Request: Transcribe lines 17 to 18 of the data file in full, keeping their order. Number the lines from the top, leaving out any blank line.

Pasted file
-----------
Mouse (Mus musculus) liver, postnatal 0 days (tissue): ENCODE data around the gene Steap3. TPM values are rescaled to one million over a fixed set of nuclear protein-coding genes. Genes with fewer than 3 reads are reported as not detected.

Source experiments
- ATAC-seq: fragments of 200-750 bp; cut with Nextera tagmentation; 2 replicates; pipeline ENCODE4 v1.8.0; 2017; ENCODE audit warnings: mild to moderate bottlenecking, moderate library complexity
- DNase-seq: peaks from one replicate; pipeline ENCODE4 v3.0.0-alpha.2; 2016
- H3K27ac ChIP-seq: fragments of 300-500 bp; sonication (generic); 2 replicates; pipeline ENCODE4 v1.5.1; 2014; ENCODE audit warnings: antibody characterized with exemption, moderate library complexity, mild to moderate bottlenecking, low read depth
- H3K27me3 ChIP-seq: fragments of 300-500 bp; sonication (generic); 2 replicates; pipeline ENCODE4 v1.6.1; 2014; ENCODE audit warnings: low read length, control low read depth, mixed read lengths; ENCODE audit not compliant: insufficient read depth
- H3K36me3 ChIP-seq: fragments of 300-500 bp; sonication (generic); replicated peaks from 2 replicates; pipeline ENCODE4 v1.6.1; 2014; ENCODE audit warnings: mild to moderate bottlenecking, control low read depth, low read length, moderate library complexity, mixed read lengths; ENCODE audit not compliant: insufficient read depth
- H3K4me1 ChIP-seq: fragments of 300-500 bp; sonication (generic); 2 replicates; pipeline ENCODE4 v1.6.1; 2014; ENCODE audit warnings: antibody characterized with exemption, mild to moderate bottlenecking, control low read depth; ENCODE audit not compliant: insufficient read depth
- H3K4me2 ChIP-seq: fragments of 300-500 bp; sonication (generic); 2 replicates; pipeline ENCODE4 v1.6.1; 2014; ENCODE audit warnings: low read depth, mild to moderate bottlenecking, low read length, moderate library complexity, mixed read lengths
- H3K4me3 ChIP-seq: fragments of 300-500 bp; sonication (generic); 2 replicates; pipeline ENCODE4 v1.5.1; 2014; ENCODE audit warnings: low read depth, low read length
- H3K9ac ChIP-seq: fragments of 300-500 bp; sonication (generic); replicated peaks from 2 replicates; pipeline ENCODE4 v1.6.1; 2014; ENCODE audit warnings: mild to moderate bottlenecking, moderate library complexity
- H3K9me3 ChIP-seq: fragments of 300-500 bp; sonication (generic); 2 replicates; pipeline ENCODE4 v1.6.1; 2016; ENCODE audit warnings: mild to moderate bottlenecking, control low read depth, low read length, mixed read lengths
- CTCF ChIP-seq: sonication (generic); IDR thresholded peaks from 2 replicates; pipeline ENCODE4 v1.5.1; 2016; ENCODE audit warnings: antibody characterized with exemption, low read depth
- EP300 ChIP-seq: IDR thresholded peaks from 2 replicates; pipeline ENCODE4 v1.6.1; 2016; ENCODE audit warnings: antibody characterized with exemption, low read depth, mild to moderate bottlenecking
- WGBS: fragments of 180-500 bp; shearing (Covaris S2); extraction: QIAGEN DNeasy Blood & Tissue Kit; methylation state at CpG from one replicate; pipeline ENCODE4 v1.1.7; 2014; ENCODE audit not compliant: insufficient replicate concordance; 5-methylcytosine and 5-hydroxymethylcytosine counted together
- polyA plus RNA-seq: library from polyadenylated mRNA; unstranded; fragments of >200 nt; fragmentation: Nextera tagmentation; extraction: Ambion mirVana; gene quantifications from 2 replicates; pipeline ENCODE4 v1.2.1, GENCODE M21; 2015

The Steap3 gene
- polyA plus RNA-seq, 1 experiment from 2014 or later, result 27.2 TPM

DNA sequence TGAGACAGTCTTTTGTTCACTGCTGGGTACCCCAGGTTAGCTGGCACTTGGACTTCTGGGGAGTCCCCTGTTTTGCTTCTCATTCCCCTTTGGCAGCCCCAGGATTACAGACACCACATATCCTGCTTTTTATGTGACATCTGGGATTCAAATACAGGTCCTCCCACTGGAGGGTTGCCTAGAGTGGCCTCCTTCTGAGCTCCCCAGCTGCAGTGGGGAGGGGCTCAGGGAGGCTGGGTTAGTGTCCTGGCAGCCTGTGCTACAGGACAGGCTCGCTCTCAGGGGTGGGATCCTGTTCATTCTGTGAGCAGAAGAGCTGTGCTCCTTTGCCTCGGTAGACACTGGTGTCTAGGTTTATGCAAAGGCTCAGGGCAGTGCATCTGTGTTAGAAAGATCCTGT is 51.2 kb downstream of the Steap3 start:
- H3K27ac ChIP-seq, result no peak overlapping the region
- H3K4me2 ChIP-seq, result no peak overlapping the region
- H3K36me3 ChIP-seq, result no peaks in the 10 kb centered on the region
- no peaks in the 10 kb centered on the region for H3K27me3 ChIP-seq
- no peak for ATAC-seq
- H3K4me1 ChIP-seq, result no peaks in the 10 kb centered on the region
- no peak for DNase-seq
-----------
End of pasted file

The Steap3 gene
- polyA plus RNA-seq, 1 experiment from 2014 or later, result 27.2 TPM